Missouri Bill Seeks to Make Abortions for Ectopic Pregnancies Illegal in Restrictive Legislation

·4 min read
Members of the Missouri House of Representatives recite the Pledge of Allegiance as they begin their annual legislative session
Members of the Missouri House of Representatives recite the Pledge of Allegiance as they begin their annual legislative session

David A Lieb/AP/Shutterstock

A sweeping anti-abortion bill in Missouri seeks to make it illegal for pregnant people to abort ectopic pregnancies, among other restrictive measures.

The legislation, House Bill No. 2810, proposes that "the offense of trafficking abortion-inducing devices or drugs is a class A 11 felony if … The abortion was performed or induced or was attempted to be performed or induced on a woman who has an ectopic pregnancy."

Rep. Brian Seitz, a Republican who introduced the bill, heard Wednesday, seeks to criminalize the production, sale, purchase or use of medical devices or drugs used for abortions. Anyone found guilty of the following would be guilty of a class B felony, which carries a prison sentence of five to 15 years.

Brian Seitz
Brian Seitz

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The bill also could make anyone who assists with the abortion of an ectopic pregnancy by providing abortion medication guilty of a class A felony, which carries a potentially longer sentence. Those convicted of class A felonies face a minimum 10-year prison sentence, but could face a lifetime behind bars. The bill also stipulates the felony penalty will still apply if a woman is a victim of trafficking.

An ectopic pregnancy often occurs in a fallopian tube, where eggs are carried from the ovaries to the uterus, according to the Mayo Clinic. The medical nonprofit states that such pregnancies "can't proceed normally" because "the fertilized egg can't survive, and the growing tissue may cause life-threatening bleeding, if left untreated."

Mayo Clinic adds that if a "fertilized egg continues to grow in the fallopian tube, it can cause the tube to rupture," adding, "Heavy bleeding inside the abdomen is likely."

About 1 in every 30,000 pregnancies are ectopic, Mayo Clinic states. However, extrauterine pregnancies occur more frequently in women receiving fertility treatments, at about every 1 in 100 pregnancies.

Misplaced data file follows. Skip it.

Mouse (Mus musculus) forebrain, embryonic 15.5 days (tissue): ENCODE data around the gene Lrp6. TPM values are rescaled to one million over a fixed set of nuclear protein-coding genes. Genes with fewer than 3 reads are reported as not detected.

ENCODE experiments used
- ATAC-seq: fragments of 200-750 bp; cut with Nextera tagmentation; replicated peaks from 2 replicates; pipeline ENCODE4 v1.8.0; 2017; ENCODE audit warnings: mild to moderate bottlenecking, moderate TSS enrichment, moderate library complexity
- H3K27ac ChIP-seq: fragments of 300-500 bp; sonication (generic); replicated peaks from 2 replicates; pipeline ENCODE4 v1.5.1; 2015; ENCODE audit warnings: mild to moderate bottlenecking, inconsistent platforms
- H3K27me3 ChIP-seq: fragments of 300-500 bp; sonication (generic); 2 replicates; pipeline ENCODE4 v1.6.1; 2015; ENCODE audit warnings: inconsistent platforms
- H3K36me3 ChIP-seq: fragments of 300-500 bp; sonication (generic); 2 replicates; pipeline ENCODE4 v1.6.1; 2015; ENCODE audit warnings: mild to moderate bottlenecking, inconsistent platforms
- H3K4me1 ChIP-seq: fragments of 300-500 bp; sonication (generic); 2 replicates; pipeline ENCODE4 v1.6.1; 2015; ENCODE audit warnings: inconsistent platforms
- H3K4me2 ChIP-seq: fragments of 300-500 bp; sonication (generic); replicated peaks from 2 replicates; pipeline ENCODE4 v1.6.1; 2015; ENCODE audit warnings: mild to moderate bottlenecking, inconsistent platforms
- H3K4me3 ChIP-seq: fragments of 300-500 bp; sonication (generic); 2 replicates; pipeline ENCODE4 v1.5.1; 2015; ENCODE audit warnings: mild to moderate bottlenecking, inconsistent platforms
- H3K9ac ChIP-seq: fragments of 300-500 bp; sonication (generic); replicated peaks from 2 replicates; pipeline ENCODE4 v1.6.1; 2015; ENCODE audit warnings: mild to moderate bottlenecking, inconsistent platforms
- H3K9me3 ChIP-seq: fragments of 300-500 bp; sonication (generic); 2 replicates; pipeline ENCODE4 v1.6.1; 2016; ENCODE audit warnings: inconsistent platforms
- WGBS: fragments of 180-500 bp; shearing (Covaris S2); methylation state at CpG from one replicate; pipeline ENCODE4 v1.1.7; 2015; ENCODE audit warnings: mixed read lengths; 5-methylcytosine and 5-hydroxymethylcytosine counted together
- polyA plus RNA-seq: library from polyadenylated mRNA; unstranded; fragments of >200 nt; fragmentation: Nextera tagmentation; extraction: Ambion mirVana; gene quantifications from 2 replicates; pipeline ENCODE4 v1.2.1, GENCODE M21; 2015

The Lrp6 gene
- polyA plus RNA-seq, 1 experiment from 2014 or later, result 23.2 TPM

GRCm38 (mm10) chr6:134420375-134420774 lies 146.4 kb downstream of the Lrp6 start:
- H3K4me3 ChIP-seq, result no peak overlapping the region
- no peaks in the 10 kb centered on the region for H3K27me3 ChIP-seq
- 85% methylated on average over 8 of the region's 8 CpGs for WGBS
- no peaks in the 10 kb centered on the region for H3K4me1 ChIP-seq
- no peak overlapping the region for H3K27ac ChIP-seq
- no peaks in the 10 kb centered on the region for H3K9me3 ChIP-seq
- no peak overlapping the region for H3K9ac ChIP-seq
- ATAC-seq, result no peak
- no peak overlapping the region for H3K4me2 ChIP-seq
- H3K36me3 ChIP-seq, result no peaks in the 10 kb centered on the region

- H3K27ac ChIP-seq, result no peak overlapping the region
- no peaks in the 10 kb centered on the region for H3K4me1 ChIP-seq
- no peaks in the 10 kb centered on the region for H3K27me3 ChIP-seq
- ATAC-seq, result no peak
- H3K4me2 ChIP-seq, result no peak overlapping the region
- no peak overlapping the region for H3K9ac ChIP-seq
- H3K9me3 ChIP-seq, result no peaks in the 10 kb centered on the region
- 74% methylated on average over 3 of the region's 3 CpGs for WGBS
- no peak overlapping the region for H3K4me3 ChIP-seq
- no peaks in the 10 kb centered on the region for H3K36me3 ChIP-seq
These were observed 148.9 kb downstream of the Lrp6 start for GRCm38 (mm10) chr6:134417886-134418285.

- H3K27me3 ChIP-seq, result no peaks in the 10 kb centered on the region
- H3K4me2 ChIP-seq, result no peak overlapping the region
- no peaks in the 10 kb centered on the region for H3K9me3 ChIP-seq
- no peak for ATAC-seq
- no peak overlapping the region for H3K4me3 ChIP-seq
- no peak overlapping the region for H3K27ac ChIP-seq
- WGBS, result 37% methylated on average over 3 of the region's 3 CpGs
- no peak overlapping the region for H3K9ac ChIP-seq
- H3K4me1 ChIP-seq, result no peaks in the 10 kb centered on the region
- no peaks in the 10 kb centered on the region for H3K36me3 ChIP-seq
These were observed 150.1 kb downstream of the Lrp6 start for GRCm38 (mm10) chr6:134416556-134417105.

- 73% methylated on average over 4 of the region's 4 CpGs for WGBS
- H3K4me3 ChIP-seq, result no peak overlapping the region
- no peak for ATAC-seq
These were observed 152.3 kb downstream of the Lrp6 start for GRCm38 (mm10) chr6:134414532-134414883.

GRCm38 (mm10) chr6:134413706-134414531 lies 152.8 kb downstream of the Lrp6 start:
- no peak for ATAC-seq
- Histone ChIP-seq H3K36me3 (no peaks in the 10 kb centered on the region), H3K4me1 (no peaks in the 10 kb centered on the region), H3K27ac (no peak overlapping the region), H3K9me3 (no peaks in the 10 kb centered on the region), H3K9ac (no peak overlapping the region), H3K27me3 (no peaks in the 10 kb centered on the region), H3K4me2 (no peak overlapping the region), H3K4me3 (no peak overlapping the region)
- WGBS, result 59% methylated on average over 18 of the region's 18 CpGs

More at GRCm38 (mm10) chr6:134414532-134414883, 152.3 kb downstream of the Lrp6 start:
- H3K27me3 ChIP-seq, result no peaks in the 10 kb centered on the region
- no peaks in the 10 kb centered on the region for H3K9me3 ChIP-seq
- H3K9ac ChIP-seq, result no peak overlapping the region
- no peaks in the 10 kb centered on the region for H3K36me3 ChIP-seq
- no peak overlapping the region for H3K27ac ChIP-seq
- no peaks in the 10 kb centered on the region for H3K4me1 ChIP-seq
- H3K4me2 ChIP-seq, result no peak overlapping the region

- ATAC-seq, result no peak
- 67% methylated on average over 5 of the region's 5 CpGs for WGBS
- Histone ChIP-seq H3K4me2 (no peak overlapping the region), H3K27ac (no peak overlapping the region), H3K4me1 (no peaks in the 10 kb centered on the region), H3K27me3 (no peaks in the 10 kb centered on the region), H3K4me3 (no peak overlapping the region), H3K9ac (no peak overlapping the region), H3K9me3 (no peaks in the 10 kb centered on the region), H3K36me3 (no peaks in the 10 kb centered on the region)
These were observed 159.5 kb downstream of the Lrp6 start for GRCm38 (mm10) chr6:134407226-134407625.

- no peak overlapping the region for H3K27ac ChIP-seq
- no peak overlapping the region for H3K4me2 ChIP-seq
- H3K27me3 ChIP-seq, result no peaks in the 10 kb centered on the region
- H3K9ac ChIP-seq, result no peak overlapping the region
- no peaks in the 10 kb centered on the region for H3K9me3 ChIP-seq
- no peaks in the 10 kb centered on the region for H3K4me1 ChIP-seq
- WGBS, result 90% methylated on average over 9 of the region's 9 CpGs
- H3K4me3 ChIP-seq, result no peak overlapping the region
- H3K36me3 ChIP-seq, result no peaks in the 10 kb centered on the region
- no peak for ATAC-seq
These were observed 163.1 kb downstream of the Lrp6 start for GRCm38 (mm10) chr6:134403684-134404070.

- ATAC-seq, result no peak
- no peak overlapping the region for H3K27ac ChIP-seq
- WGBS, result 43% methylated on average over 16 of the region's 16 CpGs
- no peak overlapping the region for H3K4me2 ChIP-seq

Dr. Colleen McNicholas, Chief Medical Officer for Planned Parenthood of the St. Louis Region and Southwest Missouri, slammed the proposed bill in a statement, per Newsweek.

RELATED: Florida Legislature Passes 15-Week Abortion Ban As U.S. Supreme Court Weighs Roe V. Wade

"This is what it looks like when uneducated politicians try and legislate our bodies," she said. "Ectopic pregnancies, if not treated promptly, become life-threatening. Banning any provision of care related to ectopic pregnancies will put people's lives at risk."

Earlier this month, Missouri also proposed a measure that would make it illegal for pregnant people to obtain an abortion outside of state lines. A measure introduced in the state House by Rep. Mary Elizabeth Coleman would allow citizens to sue anyone helping another Missouri resident to get an abortion outside of the state.

The Show-Me State currently has only one legal abortion provider, a Planned Parenthood clinic located in St. Louis.

Mike Parson
Mike Parson

Summer Ballentine/AP/REX/Shutterstock

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Missouri passed one of the nation's strictest abortion laws in 2019, criminalizing abortions after eight weeks of pregnancy. No exceptions are made for victims of rape or incest, though exceptions are allowed for medical emergencies, such as when a mother's life is at risk, or she is facing serious permanent injury.

That year, eight other states — Georgia, Kentucky, Louisiana, Mississippi, Ohio, Arkansas, Utah and Alabama — passed gestational age bans limiting abortions past six, eight or eighteen weeks. Alabama legislators passed an even stricter bill that bans almost all abortions at any point in pregnancy.

Missouri's latest anti-abortion bill arrives at a time when abortion rights are under assault across the United States. The Supreme Court's landmark Roe v. Wade decision of 1973, which granted women the right to an abortion in every state, is at risk of being overturned later this year.

The process of attempting to overturn Roe v. Wade began when Mississippi's ban on abortions after 15 weeks was struck down by a federal court. The state then asked the Supreme Court to either overturn Roe v. Wade or allow states to pass pre-viability abortion bans. Oral arguments were heard in December 2021, and a decision is expected in late spring or early summer.